RBA Meeting Minutes Fail to Offer Support to Pound Australian Dollar (GBP/AUD) Exchange Rate
As the Reserve Bank of Australia’s (RBA) May meeting minutes failed to offer any particular surprises the Pound Sterling to Australian Dollar (GBP/AUD) exchange rate remained under pressure.
With the central bank looking set to leave monetary policy on hold in the near term investors saw little incentive to sell out of the Australian Dollar (AUD) on Tuesday.
A general sense of market risk appetite also buoyed the antipodean currency, with investors encouraged by hopes of progress towards a potential Covid-19 vaccine.
Support for Pound Sterling (GBP), meanwhile, diminished in response to comments from UK Chancellor Rishi Sunak.
With the Treasury adopting a more cautious view of the economic outlook, appearing to move away from expectations of a v-shaped recovery, the mood towards the Pound soured.
Westpac Leading Index Drop Set to Drag Australian Dollar Down
However, the Australian Dollar could fall out of favour once again if April’s Westpac leading index deteriorates as sharply as forecast.
A -2.5% decline in economic activity at the start of the second quarter would appear to increase the odds of a disappointing gross domestic product reading.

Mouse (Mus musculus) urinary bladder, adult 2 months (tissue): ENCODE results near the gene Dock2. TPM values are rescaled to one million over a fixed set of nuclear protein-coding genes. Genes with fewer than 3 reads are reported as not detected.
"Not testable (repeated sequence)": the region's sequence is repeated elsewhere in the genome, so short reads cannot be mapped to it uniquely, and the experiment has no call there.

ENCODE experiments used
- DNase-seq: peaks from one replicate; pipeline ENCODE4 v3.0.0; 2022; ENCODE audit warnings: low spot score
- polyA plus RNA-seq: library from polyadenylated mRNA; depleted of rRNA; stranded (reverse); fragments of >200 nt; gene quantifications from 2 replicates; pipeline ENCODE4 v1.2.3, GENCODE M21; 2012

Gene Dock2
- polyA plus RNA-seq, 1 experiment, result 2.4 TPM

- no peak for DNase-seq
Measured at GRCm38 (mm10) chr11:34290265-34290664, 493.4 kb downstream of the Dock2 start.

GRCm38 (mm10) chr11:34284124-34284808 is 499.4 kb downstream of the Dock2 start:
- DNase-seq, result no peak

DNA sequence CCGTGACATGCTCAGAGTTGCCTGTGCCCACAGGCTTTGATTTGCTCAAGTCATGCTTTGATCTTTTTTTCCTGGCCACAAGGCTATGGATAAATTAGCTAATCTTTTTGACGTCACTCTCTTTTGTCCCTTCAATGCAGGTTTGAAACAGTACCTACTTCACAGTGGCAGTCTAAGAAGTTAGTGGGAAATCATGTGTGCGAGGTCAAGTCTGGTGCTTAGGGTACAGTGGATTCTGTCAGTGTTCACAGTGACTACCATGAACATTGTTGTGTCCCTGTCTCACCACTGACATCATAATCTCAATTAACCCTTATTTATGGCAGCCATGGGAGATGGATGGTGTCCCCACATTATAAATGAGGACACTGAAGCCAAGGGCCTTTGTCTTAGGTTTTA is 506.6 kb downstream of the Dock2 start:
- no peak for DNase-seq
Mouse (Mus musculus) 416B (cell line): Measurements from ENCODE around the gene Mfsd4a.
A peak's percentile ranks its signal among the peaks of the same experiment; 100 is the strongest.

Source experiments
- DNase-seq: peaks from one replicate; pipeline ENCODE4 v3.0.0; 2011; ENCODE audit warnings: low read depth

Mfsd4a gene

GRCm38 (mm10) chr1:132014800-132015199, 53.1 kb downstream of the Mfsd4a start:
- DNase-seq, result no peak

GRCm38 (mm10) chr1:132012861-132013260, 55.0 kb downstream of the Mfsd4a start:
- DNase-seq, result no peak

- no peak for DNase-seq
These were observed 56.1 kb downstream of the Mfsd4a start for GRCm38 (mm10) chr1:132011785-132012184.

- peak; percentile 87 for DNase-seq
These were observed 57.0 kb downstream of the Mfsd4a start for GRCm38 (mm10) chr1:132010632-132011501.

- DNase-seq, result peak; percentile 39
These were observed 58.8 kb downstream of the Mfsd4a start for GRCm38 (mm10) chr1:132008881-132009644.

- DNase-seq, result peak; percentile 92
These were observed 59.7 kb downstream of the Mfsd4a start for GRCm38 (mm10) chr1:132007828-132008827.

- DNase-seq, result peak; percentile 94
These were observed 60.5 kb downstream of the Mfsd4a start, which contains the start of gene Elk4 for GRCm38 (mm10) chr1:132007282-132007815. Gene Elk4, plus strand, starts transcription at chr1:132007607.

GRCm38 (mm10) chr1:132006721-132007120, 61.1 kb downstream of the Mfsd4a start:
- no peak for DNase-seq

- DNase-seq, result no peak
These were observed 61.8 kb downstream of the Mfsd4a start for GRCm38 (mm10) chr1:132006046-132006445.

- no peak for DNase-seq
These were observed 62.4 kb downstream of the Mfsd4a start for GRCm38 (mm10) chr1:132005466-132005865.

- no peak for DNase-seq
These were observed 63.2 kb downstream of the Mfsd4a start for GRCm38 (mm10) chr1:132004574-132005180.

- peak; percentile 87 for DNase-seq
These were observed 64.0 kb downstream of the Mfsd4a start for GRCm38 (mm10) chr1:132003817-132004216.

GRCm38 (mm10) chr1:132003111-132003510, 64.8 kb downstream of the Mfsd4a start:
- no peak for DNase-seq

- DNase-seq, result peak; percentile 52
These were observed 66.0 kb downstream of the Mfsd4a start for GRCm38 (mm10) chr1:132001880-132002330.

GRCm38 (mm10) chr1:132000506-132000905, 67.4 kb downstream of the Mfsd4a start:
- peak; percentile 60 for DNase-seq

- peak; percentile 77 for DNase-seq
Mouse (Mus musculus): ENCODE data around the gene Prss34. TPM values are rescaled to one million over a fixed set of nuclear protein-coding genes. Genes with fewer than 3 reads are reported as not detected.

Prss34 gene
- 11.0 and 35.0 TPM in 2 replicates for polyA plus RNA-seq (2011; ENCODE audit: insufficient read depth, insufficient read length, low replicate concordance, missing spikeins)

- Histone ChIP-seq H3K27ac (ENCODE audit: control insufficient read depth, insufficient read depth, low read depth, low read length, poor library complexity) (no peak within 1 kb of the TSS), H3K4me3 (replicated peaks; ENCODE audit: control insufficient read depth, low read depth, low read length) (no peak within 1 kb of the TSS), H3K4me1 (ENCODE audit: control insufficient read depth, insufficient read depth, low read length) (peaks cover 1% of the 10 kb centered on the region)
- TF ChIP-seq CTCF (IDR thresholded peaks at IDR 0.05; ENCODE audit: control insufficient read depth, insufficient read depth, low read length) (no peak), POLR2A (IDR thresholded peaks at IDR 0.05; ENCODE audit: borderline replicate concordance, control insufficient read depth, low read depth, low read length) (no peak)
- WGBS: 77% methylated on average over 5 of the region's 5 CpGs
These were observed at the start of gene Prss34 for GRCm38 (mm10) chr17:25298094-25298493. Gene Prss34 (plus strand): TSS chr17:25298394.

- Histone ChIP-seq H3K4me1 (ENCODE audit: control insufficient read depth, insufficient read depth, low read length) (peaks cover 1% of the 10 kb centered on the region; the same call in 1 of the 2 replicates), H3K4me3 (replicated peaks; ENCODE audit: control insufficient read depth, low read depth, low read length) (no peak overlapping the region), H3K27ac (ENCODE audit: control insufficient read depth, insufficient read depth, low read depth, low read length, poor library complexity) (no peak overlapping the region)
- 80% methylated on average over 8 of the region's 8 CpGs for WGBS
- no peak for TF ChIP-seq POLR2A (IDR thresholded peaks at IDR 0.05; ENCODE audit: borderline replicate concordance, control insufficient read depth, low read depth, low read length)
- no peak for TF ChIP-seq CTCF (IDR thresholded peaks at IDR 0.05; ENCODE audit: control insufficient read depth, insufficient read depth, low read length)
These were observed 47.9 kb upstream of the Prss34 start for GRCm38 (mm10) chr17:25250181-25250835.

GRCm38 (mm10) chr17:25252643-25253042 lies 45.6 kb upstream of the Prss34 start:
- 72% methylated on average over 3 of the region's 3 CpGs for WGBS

Even though hopes of a global economic recovery have improved AUD exchange rates could still trend lower in response to signs of softness within the Australian economy.
Any deterioration in market risk appetite could also weigh heavily on the Australian Dollar in the days ahead.
If investor sentiment turns bearish once again this may offer the GBP/AUD exchange rate a solid boost in the short term.
Even so, signs of increased dovishness in the Federal Reserve’s latest set of meeting minutes could give investors fresh cause for confidence.
Signs that the US central bank could loosen monetary policy further in the months ahead could prompt a fresh wake of risk appetite, lifting the Australian Dollar against its rivals.
Softer UK Inflation Rate Forecast to Push GBP/AUD Exchange Rate Lower
April’s UK consumer price index report could also prompt volatility for the GBP/AUD exchange rate, meanwhile.
As forecasts point towards the headline inflation rate easing from 1.5% to 0.9% on the year demand for the Pound looks set to weaken further.
With the Bank of England (BoE) already reportedly assessing the possibility of negative interest rates any decline in inflation could fuel GBP exchange rate losses.
If investors see any reason to bet that the BoE could take further dovish policy action in the near future the Pound could come under renewed selling pressure.
On the other hand, a smaller decline in the inflation rate may help the GBP/AUD exchange rate to return to a positive footing.
Any evidence that the UK economy is holding up in the face of ongoing Covid-19 disruption could limit the potential for further Pound Sterling weakness.